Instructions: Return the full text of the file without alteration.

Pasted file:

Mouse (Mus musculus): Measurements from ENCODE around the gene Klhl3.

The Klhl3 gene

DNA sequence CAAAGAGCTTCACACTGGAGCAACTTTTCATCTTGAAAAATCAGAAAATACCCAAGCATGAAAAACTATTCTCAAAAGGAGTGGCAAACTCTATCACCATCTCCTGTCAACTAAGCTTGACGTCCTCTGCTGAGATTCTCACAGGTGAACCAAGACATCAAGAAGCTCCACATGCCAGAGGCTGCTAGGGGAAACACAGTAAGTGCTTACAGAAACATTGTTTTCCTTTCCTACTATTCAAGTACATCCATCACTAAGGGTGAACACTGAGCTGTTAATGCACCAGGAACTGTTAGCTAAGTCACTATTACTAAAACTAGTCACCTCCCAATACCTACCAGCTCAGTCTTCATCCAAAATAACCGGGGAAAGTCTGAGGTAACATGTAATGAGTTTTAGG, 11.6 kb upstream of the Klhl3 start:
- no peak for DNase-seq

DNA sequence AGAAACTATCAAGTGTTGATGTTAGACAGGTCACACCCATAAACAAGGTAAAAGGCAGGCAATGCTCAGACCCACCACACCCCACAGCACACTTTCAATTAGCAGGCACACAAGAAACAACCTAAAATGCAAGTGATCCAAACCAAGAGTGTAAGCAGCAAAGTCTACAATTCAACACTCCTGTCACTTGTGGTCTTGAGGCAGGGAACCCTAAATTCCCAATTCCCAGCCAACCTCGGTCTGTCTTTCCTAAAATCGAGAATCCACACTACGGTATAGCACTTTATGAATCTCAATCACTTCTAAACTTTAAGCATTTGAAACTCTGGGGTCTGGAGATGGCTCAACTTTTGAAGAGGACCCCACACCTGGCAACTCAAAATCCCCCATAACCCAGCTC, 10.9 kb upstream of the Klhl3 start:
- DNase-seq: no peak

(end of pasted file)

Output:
Mouse (Mus musculus): Measurements from ENCODE around the gene Klhl3.

The Klhl3 gene

DNA sequence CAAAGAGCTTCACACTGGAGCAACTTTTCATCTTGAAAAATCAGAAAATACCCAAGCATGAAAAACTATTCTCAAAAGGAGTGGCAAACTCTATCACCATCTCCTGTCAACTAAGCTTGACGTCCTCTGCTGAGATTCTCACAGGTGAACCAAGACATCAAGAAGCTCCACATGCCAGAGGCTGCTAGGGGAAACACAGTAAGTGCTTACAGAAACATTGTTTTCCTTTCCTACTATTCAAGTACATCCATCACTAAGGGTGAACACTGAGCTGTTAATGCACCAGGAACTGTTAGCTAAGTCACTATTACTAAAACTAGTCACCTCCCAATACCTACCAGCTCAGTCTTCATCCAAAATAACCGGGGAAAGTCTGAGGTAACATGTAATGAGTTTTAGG, 11.6 kb upstream of the Klhl3 start:
- no peak for DNase-seq

DNA sequence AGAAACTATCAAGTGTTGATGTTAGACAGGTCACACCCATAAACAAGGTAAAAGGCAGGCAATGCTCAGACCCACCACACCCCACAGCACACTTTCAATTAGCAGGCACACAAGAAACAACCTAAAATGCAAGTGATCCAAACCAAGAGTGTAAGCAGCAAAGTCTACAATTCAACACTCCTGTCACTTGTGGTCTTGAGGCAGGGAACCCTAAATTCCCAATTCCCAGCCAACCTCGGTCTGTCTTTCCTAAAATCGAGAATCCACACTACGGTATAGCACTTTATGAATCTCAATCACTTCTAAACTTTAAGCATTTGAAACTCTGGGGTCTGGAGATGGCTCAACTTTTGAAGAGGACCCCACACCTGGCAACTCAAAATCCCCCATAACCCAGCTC, 10.9 kb upstream of the Klhl3 start:
- DNase-seq: no peak